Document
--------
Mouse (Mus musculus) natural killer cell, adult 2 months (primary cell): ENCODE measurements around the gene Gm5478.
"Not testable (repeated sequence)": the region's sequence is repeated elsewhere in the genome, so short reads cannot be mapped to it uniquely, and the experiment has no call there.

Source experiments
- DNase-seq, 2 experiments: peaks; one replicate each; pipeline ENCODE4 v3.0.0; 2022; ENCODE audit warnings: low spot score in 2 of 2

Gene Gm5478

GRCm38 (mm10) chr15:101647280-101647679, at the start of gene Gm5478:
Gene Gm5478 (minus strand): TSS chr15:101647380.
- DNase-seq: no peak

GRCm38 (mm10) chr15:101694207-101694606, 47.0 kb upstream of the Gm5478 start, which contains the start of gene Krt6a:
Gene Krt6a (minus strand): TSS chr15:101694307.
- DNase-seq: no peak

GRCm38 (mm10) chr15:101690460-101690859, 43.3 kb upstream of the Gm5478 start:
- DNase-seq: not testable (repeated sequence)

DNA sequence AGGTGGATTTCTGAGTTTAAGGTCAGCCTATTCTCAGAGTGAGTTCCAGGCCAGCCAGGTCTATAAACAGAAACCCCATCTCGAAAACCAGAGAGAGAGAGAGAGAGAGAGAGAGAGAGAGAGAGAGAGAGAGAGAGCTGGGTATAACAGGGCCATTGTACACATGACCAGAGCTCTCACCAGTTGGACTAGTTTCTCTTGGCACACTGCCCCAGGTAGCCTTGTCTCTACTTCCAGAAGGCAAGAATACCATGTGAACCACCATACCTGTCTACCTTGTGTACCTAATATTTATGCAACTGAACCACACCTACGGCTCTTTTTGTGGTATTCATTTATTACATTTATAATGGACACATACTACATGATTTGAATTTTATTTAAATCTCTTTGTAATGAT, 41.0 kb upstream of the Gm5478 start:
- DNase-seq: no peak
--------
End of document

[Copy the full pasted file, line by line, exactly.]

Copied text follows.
Mouse (Mus musculus) natural killer cell, adult 2 months (primary cell): ENCODE measurements around the gene Gm5478.
"Not testable (repeated sequence)": the region's sequence is repeated elsewhere in the genome, so short reads cannot be mapped to it uniquely, and the experiment has no call there.

Source experiments
- DNase-seq, 2 experiments: peaks; one replicate each; pipeline ENCODE4 v3.0.0; 2022; ENCODE audit warnings: low spot score in 2 of 2

Gene Gm5478

GRCm38 (mm10) chr15:101647280-101647679, at the start of gene Gm5478:
Gene Gm5478 (minus strand): TSS chr15:101647380.
- DNase-seq: no peak

GRCm38 (mm10) chr15:101694207-101694606, 47.0 kb upstream of the Gm5478 start, which contains the start of gene Krt6a:
Gene Krt6a (minus strand): TSS chr15:101694307.
- DNase-seq: no peak

GRCm38 (mm10) chr15:101690460-101690859, 43.3 kb upstream of the Gm5478 start:
- DNase-seq: not testable (repeated sequence)

DNA sequence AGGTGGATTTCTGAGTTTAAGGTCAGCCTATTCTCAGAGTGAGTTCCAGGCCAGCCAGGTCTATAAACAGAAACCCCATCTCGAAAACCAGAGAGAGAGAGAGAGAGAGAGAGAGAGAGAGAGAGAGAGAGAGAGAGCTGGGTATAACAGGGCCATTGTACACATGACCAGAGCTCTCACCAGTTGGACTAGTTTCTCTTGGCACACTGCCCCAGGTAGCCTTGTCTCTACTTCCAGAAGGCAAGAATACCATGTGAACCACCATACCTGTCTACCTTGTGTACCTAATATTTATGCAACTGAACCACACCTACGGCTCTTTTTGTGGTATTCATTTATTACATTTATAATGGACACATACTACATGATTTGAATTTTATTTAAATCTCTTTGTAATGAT, 41.0 kb upstream of the Gm5478 start:
- DNase-seq: no peak